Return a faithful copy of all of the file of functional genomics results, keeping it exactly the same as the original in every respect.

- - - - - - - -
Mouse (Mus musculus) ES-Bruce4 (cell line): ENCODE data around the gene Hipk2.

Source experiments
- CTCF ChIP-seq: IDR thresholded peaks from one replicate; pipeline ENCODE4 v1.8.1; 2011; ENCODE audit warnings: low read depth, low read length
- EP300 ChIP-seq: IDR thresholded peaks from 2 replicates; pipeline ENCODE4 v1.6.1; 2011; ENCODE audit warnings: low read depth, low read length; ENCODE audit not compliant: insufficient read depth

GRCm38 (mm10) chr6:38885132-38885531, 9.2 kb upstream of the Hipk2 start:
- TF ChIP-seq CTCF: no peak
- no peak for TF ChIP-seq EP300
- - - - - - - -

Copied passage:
Mouse (Mus musculus) ES-Bruce4 (cell line): ENCODE data around the gene Hipk2.

Source experiments
- CTCF ChIP-seq: IDR thresholded peaks from one replicate; pipeline ENCODE4 v1.8.1; 2011; ENCODE audit warnings: low read depth, low read length
- EP300 ChIP-seq: IDR thresholded peaks from 2 replicates; pipeline ENCODE4 v1.6.1; 2011; ENCODE audit warnings: low read depth, low read length; ENCODE audit not compliant: insufficient read depth

GRCm38 (mm10) chr6:38885132-38885531, 9.2 kb upstream of the Hipk2 start:
- TF ChIP-seq CTCF: no peak
- no peak for TF ChIP-seq EP300